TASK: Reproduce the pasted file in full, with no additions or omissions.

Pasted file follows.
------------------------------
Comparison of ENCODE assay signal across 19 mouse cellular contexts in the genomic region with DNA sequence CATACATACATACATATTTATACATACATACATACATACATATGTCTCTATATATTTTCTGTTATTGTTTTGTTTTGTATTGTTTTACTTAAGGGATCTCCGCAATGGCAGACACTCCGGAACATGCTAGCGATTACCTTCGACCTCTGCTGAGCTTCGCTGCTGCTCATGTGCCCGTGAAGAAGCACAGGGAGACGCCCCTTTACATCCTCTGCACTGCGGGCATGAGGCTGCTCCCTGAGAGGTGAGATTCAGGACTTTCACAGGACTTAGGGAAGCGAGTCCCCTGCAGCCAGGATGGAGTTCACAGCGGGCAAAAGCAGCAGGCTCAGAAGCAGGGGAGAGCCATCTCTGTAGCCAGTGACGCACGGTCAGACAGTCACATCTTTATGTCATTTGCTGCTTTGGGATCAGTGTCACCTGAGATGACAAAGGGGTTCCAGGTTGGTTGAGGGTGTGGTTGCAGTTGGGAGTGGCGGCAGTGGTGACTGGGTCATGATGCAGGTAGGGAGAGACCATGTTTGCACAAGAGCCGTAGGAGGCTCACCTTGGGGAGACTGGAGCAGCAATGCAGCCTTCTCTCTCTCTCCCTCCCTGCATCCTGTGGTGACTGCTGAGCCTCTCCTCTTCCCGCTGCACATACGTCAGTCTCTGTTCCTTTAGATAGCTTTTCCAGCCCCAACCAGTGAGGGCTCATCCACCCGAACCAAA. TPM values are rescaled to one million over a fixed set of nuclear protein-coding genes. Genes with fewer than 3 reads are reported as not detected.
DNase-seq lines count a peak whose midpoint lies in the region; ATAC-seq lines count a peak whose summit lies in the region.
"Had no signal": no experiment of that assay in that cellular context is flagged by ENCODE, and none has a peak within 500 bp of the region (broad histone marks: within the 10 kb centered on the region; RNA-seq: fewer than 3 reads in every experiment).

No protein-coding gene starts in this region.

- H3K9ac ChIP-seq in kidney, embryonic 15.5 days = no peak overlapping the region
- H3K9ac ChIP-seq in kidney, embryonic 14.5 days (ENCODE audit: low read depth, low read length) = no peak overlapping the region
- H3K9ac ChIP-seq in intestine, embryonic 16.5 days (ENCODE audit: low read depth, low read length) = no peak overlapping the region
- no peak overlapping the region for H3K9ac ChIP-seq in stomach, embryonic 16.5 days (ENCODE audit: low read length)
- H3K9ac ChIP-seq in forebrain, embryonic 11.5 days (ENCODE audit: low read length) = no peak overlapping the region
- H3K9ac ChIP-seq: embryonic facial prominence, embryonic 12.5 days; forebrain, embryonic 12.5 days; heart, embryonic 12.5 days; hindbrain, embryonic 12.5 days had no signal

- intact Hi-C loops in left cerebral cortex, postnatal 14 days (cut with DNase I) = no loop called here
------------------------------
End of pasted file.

Comparison of ENCODE assay signal across 19 mouse cellular contexts in the genomic region with DNA sequence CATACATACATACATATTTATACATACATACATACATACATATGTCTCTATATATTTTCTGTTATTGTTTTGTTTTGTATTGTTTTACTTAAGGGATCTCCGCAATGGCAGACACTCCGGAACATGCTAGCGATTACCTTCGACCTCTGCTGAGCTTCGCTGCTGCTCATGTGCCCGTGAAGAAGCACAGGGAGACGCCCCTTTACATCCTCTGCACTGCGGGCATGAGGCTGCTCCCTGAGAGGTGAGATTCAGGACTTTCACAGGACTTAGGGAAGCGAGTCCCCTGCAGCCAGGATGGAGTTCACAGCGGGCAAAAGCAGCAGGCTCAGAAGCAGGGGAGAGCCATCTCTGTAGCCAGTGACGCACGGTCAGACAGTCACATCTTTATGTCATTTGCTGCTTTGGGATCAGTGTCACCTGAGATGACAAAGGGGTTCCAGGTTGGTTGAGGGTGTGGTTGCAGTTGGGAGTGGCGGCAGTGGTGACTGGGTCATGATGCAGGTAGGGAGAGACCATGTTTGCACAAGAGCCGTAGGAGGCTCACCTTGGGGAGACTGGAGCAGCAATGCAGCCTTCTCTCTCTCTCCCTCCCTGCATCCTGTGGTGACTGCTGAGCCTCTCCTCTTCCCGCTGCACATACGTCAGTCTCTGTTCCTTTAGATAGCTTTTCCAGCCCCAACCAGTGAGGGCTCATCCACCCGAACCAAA. TPM values are rescaled to one million over a fixed set of nuclear protein-coding genes. Genes with fewer than 3 reads are reported as not detected.
DNase-seq lines count a peak whose midpoint lies in the region; ATAC-seq lines count a peak whose summit lies in the region.
"Had no signal": no experiment of that assay in that cellular context is flagged by ENCODE, and none has a peak within 500 bp of the region (broad histone marks: within the 10 kb centered on the region; RNA-seq: fewer than 3 reads in every experiment).

No protein-coding gene starts in this region.

- H3K9ac ChIP-seq in kidney, embryonic 15.5 days = no peak overlapping the region
- H3K9ac ChIP-seq in kidney, embryonic 14.5 days (ENCODE audit: low read depth, low read length) = no peak overlapping the region
- H3K9ac ChIP-seq in intestine, embryonic 16.5 days (ENCODE audit: low read depth, low read length) = no peak overlapping the region
- no peak overlapping the region for H3K9ac ChIP-seq in stomach, embryonic 16.5 days (ENCODE audit: low read length)
- H3K9ac ChIP-seq in forebrain, embryonic 11.5 days (ENCODE audit: low read length) = no peak overlapping the region
- H3K9ac ChIP-seq: embryonic facial prominence, embryonic 12.5 days; forebrain, embryonic 12.5 days; heart, embryonic 12.5 days; hindbrain, embryonic 12.5 days had no signal

- intact Hi-C loops in left cerebral cortex, postnatal 14 days (cut with DNase I) = no loop called here